The L-VGCCs in both retinal photoreceptors and bipolar neurons are under circadian control (Hull et al. 2006; Ko et al. 2007, 2009b). The mRNA and protein expressions of the L-VGCC pore-forming α1 subunit are rhythmic, which leads to larger L-VGCC currents at night (Ko et al. 2007, 2009b). Both mitogen-activated protein kinase (MAPK)-Erk and phosphatidylinositol 3 kinase (PI3K)-protein kinase B (Akt) signaling pathways participate in the circadian rhythms of L-VGCCs mainly through regulating the trafficking of L-VGCCα1 subunits (Ko et al. 2007, 2009b). The phosphorylation states of Erk and Akt are also under circadian control. Because inhibition of Erk activity does not affect the circadian rhythm of phosphorylated Akt (pAkt), and vice versa, these pathways work in parallel to regulate the circadian rhythm of L-VGCCs (Ko et al. 2007, 2009b). Since NO modulates L-VGCCs in retinal photoreceptors (Kourennyi et al. 2004), and in the mammalian retina, NOS activity oscillates over the course of a day (Llomovatte et al. 1997; Zhang et al. 2005), we thereby investigated whether NO elicited a circadian phase-dependent modulation of L-VGCCs in avian cone photoreceptors. Using voltage-clamp recordings of L-VGCC currents, western blots, and pharmacological tools, we further examined how various signaling pathways including NO-cGMP-PKG, MAPK-Erk, and PI3K-Akt were involved in the circadian phase-dependent effect of NO on L-VGCCs in the chick retina.
Materials and methods
Cell cultures and circadian entrainment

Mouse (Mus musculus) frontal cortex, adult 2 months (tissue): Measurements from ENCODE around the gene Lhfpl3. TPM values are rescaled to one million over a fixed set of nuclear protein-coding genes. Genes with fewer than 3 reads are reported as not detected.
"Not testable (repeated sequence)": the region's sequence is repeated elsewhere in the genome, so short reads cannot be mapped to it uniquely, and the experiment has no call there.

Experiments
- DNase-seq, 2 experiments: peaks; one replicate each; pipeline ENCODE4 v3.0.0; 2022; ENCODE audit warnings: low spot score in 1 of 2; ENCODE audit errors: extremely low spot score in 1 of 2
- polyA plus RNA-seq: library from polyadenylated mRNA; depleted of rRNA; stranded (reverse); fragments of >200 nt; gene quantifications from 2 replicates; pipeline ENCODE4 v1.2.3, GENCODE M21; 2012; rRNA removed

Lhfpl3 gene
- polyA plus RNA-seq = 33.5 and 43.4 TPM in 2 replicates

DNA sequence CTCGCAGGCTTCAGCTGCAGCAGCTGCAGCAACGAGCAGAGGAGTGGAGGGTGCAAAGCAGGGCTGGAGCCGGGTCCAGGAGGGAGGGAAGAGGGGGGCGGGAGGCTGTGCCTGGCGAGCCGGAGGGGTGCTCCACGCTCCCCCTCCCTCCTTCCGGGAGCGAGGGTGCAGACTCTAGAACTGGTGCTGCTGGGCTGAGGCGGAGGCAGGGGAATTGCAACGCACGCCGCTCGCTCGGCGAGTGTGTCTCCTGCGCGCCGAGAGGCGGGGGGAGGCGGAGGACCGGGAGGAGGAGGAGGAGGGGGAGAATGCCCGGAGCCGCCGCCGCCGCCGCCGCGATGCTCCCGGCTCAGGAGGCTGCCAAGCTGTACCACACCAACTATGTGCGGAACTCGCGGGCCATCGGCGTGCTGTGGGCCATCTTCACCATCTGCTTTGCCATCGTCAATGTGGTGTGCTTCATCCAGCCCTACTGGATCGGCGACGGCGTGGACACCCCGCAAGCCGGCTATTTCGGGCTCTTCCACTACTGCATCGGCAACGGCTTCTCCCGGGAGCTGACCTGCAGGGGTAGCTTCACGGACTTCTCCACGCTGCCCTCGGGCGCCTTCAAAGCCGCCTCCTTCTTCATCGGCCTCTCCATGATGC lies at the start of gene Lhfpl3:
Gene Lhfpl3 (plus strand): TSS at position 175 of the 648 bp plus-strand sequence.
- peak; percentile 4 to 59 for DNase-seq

Fertilized eggs (Gallus gallus) were obtained from the Poultry Science Department, Texas A&M University (College Station, TX, USA). Chick retinas were dissociated at embryonic day 12 (E12) and cultured for 6 days for photoreceptor enriched cultures in a medium containing Eagle's Minimum Essential Medium (EMEM; Biowhittaker/Cambrex, East Rutherford, NJ, USA), 10% heat-inactivated horse serum (Biowhittaker/Cambrex), 20 ng/mL ciliary neurotrophic factor (CNTF; R&D Systems, Minneapolis, MN, USA), 2 mM glutamine (Life Technologies, Carlsbad, CA, USA), 10 μM all-trans retinol (Sigma-Aldrich, St. Louis, MO, USA), 50 U/mL penicillin, and 50 μg/mL streptomycin (Sigma-Aldrich) on poly-d-lysine (Sigma-Aldrich) coated coverslips or culture dishes as described previously (Ko et al. 2004b, 2007, 2009b). Cell culture incubators (maintained at 39°C and 5% CO2) were equipped with lights and timers, which allowed for the entrainment of retinal circadian oscillators to 12 : 12 h light–dark (LD) cycles in vitro. Zeitgeber time (ZT) 0 was designated as when the lights came on, and ZT 12 was the time when the lights turned off. Circadian time (CT) refers to when cultures were kept under constant darkness (DD) after circadian entrainment. Thus, CT 0-12 was the ‘subjective day’, and CT 12-24 was the ‘subjective night’. Electrophysiological experiments were carried out on the sixth day of LD entrainment without exchange of media. Cells were treated with either pharmacological chemicals or vehicle for 2 h in culture prior to electrophysiological recordings. Some embryos from E10 or E11 were entrained in LD cycles in ovo for 7 days, kept in DD for 2 days, then retinas were harvested at various circadian time points throughout the course of a day for biochemical assays. For some experiments, on the last day of LD entrainment, retinas were dissected, dissociated, cultured on poly-d-lysine-coated cultured dishes, and maintained in DD. On the second day of DD, cultures were treated with either pharmacological chemicals or vehicle for 2 h prior to harvest at CT 4 and CT 16 for biochemical assays. The NO donor S-nitroso-N-acetyl-penicillamine (SNAP; 500 μM) and NOS inhibitor NG-nitro-l-arginine methyl ester (l-NAME, 100 μM) were obtained from Enzo Life Sciences (Farmingdale, NY, USA). The NO donor sodium nitroprusside (SNP, 100 μM) was obtained from T. J. Baker (Radnor, PA, USA). 8-Br-cGMP (cGMP; 30 μM), the guanylyl cyclase inhibitor 1H-[1,2,4]oxadiazole[4,3-a]quinoxalin-1-one (ODQ; 2 μM), and dimethylsulfoxide (vehicle; 0.1%) were obtained from Sigma. The PKG inhibitor KT5823 (1 μM) was obtained from AG Scientific (San Diego, CA, USA).